Scotland’s hotels enjoy post-pandemic bounce but 'significant economic headwinds' threaten recovery - new report

Scotland’s hotel market is experiencing a “welcome post-Covid bounce” but operators are facing huge pressures, a new report suggests.

Avison Young’s latest hotel market overview highlights the return of international travel alongside large conferences and events, helping the sector reach, or in some cases surpass, pre-pandemic levels of demand.

Andrew Renouf, principal, hotels and leisure, at property adviser Avison Young, said: “In most markets year to date average daily rates (ADR) have surpassed pre-Covid levels and we expect demand (occupancy) to follow suit during 2023. As a result, hotels in most markets are generating higher revenues than in 2019, which is very positive.

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“There are, however, significant economic headwinds that are impacting operating costs and profitability.”

The hotel recovery is driven by ADR, with demand (occupancy) still lagging 2019 levels, the report notes. Exceptions are Aberdeen’s upscale hotels, and East Lothian and Renfrewshire where year-to-date occupancy is equal to or higher than in 2019. Aberdeen is being underpinned by the energy sector with the city’s corporate market less affected than in other cities.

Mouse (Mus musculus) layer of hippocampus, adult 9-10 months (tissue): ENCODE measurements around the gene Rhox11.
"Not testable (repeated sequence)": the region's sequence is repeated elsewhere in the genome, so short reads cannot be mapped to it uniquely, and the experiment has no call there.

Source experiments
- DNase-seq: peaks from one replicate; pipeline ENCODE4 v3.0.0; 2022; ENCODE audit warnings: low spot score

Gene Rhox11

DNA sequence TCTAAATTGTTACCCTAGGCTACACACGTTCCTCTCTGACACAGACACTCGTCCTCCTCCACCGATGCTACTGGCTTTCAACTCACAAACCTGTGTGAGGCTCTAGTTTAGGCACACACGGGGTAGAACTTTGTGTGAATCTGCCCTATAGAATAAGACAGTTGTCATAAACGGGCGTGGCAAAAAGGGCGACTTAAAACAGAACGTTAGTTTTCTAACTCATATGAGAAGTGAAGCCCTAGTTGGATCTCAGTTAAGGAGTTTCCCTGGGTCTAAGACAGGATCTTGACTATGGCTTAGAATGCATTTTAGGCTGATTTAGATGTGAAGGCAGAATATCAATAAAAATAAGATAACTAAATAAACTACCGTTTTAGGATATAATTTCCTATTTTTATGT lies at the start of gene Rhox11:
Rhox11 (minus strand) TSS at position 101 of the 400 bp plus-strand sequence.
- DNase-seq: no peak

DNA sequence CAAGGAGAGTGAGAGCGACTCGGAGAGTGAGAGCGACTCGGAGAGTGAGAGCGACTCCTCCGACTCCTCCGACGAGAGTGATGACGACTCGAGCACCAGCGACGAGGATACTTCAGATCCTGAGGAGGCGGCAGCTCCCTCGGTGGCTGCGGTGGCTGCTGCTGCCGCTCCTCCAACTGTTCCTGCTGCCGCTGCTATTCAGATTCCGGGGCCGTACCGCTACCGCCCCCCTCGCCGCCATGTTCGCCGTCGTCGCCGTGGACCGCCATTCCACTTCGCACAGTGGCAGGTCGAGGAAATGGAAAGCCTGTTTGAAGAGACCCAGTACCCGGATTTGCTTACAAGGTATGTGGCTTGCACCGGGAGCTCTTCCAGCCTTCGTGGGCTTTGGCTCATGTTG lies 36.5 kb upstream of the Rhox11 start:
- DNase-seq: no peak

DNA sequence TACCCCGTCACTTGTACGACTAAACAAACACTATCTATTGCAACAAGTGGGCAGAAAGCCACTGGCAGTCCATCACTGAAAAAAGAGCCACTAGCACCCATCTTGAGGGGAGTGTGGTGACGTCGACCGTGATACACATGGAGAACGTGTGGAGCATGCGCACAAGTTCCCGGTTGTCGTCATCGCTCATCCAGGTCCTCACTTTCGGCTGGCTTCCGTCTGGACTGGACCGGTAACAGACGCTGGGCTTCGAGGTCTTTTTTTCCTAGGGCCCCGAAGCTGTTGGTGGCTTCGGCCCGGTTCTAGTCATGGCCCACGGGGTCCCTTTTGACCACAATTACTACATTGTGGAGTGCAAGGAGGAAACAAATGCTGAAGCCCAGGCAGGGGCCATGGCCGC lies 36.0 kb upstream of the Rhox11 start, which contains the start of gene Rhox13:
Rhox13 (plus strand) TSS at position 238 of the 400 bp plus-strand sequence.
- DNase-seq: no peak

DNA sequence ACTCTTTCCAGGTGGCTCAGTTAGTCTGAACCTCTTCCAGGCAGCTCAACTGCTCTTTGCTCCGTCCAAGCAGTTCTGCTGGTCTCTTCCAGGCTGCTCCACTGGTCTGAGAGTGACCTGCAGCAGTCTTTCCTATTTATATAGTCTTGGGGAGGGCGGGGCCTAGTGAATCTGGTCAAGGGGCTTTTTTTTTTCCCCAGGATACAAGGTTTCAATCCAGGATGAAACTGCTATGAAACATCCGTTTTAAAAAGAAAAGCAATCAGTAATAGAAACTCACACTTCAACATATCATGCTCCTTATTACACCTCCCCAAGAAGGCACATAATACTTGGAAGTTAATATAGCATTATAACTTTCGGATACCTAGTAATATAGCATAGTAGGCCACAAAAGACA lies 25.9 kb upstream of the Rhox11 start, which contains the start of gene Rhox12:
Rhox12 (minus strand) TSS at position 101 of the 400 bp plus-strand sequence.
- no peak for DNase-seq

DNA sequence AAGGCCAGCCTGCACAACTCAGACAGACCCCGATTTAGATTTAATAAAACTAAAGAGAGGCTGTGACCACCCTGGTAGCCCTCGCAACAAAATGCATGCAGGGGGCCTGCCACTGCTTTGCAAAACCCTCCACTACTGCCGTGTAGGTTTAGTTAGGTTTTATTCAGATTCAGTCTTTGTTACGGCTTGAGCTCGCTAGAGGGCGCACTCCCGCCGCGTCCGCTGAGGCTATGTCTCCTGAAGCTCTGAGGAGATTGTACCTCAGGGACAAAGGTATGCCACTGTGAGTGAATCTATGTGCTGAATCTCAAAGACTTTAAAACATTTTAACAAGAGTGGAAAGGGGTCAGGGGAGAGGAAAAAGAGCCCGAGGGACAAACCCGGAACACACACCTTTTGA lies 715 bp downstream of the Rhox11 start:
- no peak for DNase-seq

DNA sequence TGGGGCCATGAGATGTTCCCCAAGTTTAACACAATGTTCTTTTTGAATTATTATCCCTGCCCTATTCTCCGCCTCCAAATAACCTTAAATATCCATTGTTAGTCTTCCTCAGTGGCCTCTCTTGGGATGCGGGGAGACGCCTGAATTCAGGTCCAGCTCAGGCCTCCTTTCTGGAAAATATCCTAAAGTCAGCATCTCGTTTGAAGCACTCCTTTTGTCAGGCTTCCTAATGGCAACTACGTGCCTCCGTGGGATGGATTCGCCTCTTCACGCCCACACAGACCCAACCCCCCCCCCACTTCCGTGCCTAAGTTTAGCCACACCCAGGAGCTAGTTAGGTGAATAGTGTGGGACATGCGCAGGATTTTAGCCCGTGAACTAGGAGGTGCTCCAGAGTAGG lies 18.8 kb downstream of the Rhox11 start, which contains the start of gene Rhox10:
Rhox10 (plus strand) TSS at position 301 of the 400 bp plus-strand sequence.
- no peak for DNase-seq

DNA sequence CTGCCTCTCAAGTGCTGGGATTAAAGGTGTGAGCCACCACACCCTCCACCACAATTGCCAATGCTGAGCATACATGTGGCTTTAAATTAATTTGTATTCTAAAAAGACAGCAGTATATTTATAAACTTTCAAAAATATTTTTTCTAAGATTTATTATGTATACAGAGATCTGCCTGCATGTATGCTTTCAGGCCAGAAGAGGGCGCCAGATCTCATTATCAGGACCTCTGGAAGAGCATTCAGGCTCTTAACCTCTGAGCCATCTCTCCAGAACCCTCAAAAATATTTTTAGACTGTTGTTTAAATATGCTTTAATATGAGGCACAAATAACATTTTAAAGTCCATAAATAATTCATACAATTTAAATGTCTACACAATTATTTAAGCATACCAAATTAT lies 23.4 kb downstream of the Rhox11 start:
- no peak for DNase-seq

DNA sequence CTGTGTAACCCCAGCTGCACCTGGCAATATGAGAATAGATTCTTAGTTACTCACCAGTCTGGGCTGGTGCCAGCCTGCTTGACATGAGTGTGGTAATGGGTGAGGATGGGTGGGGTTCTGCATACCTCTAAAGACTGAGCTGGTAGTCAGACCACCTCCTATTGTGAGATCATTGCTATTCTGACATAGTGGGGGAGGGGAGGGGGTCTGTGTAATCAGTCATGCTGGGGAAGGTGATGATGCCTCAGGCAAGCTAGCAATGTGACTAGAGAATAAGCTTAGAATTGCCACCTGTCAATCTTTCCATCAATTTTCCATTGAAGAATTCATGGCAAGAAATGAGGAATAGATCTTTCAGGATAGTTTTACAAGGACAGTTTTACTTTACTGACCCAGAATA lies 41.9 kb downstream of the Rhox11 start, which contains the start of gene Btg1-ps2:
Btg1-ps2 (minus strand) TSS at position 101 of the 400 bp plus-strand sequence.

Renouf added: “The main cost pressures currently are in two key areas; energy and labour. Energy costs for hotel companies who pre-bought at fixed prices are unlikely to see an impact of profitability until later this year or early next year.

“Hotels by their nature require intensive energy consumption and those without fixed utility contracts have faced the burden of massive increases this year.

“There are increasing pressures around labour availability and pay rates. Demand for staff is currently outweighing supply and as a result the labour market is highly competitive and salary expectations are much higher than even a few months ago.”

The reception area of the new Virgin hotel in Edinburgh city centre. Picture: Virgin Hotels/Avison Young

The firm’s hotels team found that Scotland as a whole is performing well, with revenue per available room in line, or ahead of 2019, in most cases.

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Edinburgh has seen a quicker recovery than Glasgow for two main reasons, according to the Avison Young study.

The proportion of high-end and luxury hotels in Edinburgh is helping to drive ADR higher. And, while Glasgow has seen a 9.9 per cent increase in supply since January 2020, Edinburgh supply has increased by just 4.4 per cent, impacting Glasgow’s recovery as it absorbs the new supply, the report notes.

Airport passenger numbers show demand ramping up towards 2019 levels at Scotland’s main airports, highlighting the correlation between improved hotel performance and increased travel. Transactions involving the sale and purchase of hotels in Scotland have also picked up pace, the firm added.

Renouf said: “There is no shortage of interest in Scottish hotel assets, with a large amount of private equity ready to be placed in the sector and a number of deals having completed since late 2021. Edinburgh continues to be a sought-after destination and investors are seeking to benefit from the market’s post-pandemic recovery by acquiring high quality, city-centre assets.”

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He added: “Overall, it has been an encouraging period for the hotel sector in Scotland, however clear challenges remain and will likely continue into 2023 and beyond.”

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